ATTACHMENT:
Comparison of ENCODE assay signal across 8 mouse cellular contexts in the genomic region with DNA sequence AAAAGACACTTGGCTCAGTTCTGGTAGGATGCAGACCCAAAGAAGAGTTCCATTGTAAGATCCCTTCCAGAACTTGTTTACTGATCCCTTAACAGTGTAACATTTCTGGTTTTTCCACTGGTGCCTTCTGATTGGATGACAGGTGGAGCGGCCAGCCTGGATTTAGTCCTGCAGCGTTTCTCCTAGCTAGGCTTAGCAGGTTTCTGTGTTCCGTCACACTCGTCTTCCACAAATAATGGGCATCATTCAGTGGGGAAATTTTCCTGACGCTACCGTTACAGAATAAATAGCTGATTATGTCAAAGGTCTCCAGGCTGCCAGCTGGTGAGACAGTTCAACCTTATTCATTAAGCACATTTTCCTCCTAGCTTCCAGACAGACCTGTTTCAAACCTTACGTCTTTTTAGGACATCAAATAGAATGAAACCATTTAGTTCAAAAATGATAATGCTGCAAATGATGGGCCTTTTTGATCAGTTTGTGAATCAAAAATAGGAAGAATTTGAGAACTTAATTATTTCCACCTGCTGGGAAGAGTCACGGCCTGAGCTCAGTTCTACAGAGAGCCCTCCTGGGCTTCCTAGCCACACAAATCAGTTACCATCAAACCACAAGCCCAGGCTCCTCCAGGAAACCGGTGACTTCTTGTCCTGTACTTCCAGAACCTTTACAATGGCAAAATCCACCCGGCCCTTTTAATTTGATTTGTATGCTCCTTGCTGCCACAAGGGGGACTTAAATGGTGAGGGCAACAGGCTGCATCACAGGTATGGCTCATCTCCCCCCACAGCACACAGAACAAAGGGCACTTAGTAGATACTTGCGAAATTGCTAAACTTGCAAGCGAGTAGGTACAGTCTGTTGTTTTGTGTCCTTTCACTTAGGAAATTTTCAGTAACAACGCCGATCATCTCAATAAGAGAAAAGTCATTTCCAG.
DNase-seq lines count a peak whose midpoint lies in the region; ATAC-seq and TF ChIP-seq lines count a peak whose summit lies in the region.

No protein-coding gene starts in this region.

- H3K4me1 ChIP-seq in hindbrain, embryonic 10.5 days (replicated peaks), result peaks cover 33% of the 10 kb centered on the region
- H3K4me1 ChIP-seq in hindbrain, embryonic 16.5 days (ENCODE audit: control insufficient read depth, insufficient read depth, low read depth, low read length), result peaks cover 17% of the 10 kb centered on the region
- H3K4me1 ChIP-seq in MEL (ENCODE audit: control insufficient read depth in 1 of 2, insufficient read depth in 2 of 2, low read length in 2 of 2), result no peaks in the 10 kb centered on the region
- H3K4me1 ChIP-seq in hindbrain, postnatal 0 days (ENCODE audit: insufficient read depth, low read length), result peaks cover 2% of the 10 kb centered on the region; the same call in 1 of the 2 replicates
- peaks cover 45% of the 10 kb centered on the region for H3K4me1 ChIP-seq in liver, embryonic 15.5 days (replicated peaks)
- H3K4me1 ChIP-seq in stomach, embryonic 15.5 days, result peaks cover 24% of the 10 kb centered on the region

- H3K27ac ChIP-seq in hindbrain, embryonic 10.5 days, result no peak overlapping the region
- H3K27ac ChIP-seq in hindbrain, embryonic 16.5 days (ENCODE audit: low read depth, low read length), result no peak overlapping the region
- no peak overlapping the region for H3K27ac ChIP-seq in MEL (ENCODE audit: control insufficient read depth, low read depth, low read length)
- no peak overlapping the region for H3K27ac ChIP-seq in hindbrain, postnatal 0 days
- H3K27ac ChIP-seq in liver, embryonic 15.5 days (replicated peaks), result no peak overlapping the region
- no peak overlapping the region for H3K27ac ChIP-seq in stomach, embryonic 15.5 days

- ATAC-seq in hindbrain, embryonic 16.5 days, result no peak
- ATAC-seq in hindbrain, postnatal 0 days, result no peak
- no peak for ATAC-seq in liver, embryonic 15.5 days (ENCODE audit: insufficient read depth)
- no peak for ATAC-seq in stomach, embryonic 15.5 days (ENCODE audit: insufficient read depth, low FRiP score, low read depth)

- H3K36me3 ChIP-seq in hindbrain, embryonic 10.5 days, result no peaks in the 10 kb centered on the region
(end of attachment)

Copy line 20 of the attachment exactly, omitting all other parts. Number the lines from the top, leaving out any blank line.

- H3K36me3 ChIP-seq in hindbrain, embryonic 10.5 days, result no peaks in the 10 kb centered on the region